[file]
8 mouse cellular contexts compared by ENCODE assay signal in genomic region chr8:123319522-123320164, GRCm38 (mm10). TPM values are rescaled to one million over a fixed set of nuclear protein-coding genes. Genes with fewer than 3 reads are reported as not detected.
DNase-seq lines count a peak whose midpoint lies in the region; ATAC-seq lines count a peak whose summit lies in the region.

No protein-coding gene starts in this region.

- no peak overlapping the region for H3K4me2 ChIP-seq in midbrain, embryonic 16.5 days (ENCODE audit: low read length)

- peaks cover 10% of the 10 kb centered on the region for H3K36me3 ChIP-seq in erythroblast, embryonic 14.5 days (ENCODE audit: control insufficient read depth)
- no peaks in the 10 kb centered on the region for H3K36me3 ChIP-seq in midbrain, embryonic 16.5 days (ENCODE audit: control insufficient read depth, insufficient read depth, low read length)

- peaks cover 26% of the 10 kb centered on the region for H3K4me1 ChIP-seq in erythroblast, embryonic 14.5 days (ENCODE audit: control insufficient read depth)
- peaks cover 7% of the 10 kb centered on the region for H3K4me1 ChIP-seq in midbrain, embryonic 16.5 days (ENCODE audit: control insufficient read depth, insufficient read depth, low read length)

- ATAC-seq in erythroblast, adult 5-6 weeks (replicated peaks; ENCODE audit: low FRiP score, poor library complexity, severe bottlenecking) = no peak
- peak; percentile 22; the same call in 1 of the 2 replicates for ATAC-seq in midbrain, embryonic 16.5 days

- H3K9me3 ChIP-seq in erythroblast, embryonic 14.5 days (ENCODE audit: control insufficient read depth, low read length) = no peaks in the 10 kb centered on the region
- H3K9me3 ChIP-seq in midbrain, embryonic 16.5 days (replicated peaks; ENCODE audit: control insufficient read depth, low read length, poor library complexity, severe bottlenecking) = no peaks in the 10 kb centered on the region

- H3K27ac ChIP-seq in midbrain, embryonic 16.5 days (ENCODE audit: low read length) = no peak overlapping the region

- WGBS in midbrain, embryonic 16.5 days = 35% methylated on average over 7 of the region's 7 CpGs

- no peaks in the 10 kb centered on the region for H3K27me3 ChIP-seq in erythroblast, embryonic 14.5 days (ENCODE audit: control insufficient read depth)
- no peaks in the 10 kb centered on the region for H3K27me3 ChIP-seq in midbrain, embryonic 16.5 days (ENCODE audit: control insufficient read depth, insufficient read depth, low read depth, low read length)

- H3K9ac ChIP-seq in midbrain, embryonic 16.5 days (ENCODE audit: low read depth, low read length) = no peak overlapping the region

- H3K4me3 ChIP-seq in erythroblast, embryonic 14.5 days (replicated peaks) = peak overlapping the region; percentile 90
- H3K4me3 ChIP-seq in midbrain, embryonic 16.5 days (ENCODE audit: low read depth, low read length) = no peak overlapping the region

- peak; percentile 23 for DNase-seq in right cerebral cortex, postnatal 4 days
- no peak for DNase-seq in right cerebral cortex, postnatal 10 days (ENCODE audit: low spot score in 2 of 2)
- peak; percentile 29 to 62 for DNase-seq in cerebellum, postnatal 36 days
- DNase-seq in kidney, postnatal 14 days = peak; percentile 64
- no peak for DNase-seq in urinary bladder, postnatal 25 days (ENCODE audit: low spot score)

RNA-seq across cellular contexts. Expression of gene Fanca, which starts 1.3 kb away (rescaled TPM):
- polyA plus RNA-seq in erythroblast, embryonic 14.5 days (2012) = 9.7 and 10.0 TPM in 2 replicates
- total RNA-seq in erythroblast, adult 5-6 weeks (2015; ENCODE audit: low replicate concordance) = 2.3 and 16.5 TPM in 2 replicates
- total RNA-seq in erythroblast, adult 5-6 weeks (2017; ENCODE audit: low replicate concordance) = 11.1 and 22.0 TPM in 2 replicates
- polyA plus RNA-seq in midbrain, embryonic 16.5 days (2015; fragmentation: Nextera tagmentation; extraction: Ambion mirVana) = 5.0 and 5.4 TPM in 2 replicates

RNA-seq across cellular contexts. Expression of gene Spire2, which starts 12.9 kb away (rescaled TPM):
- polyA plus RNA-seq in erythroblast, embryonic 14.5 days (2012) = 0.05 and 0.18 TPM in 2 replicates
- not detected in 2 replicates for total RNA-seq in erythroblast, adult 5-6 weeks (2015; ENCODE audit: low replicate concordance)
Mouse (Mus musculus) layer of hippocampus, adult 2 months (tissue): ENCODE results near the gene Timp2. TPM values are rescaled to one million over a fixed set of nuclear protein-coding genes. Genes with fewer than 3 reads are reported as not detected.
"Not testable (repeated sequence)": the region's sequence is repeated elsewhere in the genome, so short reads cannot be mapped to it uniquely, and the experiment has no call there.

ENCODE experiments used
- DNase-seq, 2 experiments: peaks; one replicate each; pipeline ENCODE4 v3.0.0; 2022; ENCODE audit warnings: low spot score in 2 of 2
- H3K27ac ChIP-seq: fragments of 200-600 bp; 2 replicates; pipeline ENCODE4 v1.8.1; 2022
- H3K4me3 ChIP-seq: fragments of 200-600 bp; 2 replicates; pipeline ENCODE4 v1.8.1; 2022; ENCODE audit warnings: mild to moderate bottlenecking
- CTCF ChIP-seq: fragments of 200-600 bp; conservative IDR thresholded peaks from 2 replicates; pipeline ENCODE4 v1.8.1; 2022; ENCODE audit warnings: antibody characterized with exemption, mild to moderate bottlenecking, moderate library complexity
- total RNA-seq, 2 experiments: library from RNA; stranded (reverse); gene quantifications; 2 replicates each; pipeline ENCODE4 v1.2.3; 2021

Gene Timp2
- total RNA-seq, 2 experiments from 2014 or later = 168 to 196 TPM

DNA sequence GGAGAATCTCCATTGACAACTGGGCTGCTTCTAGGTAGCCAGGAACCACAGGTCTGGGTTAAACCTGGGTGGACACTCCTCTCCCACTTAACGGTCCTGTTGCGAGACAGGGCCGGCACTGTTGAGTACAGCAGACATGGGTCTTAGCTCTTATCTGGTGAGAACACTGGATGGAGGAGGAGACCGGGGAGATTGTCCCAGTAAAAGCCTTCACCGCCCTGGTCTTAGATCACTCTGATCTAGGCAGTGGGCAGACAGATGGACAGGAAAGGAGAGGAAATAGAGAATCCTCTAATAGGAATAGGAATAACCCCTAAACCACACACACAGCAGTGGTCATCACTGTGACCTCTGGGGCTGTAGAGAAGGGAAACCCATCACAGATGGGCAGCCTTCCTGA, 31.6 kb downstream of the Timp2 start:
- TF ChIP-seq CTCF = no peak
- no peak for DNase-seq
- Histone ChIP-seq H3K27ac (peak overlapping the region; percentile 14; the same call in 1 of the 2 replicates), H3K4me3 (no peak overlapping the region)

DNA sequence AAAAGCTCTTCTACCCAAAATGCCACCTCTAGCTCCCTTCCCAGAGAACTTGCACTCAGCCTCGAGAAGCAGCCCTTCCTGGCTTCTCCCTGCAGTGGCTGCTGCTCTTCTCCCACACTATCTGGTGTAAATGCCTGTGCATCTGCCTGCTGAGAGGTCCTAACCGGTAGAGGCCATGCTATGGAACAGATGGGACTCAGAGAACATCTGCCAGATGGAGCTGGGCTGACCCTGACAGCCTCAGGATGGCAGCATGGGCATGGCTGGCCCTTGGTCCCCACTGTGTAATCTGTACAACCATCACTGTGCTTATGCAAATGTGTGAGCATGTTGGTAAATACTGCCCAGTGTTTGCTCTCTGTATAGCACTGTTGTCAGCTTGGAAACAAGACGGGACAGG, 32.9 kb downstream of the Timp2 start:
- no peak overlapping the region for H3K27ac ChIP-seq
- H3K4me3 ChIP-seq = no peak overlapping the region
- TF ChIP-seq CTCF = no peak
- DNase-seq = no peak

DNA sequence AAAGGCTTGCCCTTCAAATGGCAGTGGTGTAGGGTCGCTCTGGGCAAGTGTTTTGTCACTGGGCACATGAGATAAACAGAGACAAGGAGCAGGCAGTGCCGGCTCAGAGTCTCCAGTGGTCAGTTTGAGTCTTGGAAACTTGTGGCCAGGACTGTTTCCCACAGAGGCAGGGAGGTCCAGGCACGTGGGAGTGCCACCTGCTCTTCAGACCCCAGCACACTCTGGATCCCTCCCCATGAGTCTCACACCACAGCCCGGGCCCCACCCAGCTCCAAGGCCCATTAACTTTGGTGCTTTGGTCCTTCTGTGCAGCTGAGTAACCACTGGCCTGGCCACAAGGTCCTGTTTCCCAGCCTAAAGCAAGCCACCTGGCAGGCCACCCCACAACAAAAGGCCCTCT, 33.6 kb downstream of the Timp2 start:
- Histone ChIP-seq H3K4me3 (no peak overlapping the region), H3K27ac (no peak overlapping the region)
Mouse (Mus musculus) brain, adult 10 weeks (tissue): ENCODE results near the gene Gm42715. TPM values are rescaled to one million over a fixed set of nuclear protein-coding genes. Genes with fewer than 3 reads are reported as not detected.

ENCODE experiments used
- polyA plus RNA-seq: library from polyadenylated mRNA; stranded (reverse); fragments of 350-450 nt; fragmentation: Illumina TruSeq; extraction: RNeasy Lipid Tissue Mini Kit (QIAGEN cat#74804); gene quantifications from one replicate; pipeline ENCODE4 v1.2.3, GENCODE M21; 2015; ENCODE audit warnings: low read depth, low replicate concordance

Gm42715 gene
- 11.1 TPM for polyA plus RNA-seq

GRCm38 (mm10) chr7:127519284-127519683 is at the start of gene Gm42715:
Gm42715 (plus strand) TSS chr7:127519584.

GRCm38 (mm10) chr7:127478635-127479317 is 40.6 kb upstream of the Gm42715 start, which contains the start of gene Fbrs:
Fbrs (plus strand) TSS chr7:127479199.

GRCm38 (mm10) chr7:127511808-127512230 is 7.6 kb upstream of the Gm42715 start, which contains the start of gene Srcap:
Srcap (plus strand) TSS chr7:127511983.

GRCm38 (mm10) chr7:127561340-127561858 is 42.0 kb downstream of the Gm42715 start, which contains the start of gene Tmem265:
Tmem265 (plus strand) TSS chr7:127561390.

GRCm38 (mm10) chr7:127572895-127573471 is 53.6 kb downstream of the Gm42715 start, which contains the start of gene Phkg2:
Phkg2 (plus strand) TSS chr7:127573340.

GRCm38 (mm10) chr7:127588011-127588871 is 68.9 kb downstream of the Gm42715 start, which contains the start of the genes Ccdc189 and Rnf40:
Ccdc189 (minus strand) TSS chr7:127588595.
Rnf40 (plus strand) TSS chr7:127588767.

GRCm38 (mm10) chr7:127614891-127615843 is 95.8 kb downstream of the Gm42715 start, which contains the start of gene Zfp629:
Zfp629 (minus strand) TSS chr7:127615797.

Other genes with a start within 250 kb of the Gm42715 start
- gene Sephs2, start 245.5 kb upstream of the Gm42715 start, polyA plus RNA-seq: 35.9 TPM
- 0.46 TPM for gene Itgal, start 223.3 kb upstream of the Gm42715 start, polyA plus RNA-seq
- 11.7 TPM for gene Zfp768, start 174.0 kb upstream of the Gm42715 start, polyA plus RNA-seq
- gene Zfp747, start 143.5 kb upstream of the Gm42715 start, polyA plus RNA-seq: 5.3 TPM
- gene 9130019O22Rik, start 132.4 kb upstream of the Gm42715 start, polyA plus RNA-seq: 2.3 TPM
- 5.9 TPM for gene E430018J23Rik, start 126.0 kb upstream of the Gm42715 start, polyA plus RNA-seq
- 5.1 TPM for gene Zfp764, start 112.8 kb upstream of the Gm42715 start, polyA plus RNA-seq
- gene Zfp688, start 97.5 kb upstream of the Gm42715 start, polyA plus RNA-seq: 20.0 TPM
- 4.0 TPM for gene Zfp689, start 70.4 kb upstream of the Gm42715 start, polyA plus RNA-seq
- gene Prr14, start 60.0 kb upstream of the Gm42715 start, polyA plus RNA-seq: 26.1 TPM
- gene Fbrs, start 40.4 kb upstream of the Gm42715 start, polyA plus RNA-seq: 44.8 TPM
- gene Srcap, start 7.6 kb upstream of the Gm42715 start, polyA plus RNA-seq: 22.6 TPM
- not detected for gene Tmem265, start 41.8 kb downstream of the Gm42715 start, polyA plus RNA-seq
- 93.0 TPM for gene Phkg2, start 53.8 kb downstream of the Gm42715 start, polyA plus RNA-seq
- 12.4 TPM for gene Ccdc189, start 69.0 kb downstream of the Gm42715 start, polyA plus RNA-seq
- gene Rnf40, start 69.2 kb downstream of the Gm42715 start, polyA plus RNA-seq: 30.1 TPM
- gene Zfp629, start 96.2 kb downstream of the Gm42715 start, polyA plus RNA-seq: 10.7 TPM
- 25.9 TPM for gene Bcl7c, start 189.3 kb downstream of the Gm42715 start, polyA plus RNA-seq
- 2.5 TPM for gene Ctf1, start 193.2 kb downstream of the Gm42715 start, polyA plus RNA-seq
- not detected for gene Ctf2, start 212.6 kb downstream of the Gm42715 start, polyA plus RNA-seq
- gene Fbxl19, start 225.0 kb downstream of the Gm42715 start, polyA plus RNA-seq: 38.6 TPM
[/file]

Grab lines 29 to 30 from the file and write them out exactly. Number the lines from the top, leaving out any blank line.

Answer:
- polyA plus RNA-seq in midbrain, embryonic 16.5 days (2015; fragmentation: Nextera tagmentation; extraction: Ambion mirVana) = 5.0 and 5.4 TPM in 2 replicates

RNA-seq across cellular contexts. Expression of gene Spire2, which starts 12.9 kb away (rescaled TPM):